A new American Camp Association (ACA) study highlights the lasting impacts of camp and the ways that quality camp experiences support young people in developing valuable skills, learning who they are, and preparing for life beyond camp. The National Camp Impact Study, which looks at data gathered between 2017 and 2022, includes both youth and staff research and is the first longitudinal study of its kind.
“According to the American Academy of Pediatrics, children and families across our country have experienced enormous adversity and disruption since the pandemic,” said Tom Rosenberg, ACA president/CEO. “Camp plays a vital role in the educational development of the whole child, and that includes mental health. Additionally, working at camp provides professional development and life skills in such a profound, unique way, allowing young adults to enter the workforce with confidence – better equipping them to manage challenges.”
The study had three major components: one focused on youth, one focused on staff, and one focused on leadership development through counselor-in-training (CIT) programs and other staff recruitment strategies. An external research team from the University of Utah conducted the National Impact Study with guidance from an all-volunteer Research Advisory Committee and with the participation of 80 camps. While the full report goes into much greater detail, the findings of the study explore three main conclusions:
1. High-quality camp experiences promote youth and young adult outcomes.
Results suggest that high-quality camp experiences promote youth outcomes, with the most compelling evidence emerging in relation to affinity for nature, independence, and social awareness. These results appear to be primarily driven by the unique structure of camp experiences that combine engagement, belonging, and action-based experiential learning at camp. After camp, parents shared that their children had deeper friendships and a stronger sense of community.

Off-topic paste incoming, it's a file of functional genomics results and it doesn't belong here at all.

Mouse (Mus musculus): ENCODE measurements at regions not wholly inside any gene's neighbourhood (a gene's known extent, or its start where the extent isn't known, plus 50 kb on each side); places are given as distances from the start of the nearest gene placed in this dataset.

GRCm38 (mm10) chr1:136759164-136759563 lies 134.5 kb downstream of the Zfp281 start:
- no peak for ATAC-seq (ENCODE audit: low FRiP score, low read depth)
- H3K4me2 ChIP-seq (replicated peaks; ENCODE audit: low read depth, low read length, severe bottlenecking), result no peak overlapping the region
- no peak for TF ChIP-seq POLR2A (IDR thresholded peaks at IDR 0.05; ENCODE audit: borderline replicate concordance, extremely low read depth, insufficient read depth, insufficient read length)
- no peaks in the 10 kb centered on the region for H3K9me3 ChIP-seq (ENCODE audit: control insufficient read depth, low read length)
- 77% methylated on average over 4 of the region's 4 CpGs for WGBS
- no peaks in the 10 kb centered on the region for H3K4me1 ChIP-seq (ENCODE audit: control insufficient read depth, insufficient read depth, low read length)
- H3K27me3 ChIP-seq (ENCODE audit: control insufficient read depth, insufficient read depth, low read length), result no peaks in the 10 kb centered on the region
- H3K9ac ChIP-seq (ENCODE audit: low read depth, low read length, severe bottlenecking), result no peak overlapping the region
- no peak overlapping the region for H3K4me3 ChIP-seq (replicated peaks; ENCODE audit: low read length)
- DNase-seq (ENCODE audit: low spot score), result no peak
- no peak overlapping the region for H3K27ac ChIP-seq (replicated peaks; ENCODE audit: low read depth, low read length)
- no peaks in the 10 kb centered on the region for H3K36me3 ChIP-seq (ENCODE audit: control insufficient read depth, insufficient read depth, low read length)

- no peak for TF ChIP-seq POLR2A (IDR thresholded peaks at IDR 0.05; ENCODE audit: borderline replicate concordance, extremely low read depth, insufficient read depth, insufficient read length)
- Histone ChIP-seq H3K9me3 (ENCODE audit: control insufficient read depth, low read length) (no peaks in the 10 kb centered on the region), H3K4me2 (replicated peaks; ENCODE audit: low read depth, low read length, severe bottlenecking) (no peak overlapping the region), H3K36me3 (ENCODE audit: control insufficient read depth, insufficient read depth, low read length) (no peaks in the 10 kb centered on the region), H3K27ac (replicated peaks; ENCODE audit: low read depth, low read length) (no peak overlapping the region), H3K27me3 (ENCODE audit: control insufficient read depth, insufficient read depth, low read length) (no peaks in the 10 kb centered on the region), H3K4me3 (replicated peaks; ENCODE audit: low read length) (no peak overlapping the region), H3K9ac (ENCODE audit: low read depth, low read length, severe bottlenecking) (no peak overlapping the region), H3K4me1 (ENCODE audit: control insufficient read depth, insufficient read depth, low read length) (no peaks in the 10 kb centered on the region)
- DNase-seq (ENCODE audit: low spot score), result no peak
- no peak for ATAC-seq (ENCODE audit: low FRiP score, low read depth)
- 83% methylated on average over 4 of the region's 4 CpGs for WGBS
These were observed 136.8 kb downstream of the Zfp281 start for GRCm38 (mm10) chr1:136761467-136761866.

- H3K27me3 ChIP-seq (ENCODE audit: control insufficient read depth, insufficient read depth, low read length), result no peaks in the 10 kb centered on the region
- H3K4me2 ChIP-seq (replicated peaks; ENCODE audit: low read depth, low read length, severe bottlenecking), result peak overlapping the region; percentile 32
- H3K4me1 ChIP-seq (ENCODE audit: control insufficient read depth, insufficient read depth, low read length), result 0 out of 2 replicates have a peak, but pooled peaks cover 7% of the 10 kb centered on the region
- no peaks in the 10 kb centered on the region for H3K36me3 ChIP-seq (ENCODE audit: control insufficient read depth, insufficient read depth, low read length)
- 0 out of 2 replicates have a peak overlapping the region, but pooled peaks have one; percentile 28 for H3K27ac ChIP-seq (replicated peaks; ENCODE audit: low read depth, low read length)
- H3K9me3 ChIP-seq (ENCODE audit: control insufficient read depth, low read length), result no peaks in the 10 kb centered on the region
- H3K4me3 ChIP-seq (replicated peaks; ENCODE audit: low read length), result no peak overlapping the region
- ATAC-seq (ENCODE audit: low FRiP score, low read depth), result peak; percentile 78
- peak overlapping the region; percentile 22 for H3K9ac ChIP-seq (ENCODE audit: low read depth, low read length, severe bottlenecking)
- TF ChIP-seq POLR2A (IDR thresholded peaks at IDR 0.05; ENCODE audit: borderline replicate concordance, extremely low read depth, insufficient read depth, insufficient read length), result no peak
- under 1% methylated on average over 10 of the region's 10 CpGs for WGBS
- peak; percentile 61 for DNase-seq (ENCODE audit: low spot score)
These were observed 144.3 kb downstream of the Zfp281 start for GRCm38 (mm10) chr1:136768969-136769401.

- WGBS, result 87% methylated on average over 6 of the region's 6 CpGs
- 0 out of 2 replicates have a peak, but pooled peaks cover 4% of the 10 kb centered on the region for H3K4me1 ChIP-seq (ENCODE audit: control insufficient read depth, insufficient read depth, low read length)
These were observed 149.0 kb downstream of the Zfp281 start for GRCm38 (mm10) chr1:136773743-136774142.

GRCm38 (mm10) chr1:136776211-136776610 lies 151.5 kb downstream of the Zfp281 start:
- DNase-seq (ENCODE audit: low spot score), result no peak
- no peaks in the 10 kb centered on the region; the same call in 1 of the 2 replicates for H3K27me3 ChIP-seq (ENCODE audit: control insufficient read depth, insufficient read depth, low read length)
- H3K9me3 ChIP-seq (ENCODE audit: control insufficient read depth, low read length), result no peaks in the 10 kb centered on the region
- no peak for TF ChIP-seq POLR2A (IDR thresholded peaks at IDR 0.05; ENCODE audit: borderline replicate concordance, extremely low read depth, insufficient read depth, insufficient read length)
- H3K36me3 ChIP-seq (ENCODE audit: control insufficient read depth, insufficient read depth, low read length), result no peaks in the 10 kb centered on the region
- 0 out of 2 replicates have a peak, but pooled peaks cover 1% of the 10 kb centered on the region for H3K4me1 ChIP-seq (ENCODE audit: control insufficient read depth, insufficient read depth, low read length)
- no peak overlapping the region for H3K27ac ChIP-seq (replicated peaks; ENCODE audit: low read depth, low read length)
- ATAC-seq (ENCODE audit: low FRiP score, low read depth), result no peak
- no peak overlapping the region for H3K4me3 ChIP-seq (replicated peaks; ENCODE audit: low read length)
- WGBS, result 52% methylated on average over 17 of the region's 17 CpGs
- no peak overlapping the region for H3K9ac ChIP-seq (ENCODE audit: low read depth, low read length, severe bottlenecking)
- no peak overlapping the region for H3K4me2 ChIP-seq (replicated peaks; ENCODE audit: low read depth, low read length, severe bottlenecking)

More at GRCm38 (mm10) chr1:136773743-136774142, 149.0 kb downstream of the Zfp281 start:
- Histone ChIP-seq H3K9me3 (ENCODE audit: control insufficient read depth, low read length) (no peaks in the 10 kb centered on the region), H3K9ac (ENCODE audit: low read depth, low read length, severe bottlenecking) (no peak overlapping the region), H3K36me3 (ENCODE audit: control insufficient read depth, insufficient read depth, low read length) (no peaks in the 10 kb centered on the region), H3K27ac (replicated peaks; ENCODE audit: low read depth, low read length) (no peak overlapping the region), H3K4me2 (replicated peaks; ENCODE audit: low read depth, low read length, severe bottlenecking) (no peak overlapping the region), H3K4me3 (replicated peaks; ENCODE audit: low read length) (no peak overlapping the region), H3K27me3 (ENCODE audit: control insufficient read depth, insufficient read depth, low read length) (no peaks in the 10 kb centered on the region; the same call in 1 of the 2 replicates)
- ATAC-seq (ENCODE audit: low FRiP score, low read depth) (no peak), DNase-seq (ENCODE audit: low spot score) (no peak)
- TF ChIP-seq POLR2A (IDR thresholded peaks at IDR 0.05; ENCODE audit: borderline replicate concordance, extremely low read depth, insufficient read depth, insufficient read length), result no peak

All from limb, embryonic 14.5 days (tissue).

2. Summer camp is a beneficial part of child and youth development and complements other life experiences.
Camp experiences support kids’ education and academic settings. Further analyses demonstrate improvements in engagement, belonging, supportive youth-adult relationships, and experiential learning.
Additionally, over the five years, 58 percent of youth reported that their time at summer camp helped them appreciate the importance of being present in the moment — specifically, taking time away from technology, developing in-person relationships, taking breaks, and reducing distractions. Why does this matter?
Considering young adult camp staff, findings indicate that working at camp provides unique opportunities compared to other settings, with potential benefits for skill and career development. The originality of camp experiences, along with the opportunity to have a positive effect on the lives of others, creates a meaningful work environment and shows that camp can be a viable stepping-stone in career development. Camp settings allow kids and young adults to experience their own impact on the world as they gain a greater sense of self trust and understanding of themselves.
3. It is critical to make camp experiences more accessible. Many parents and caregivers face significant barriers to sending kids to camp, highlighting the need for greater funding at the local, state, and national level.
Most parents want their kids to have fun, build social skills, and develop independence and other intrapersonal skills at camp. What’s more, as their children age, parents shift away from being the primary decision-maker. This shift often includes leveraging their children’s interests to drive decisions about summertime activities, including camp.
Many parents face barriers related to access to camp. The research clearly calls for the need to prioritize funding for new pathways to quality camp programming and experiences, making it possible for all families to both enjoy and explore the benefits of camp.
In conclusion, when youth are given the opportunity to attend or work at camp, they build key skills such as independence, social awareness, and perseverance. We now know that positive camp experiences drive outcomes that support learning throughout the school year. As we address our kids’ mental health, it is critical that every child and young adult gain access to and benefit from high-quality camp experiences.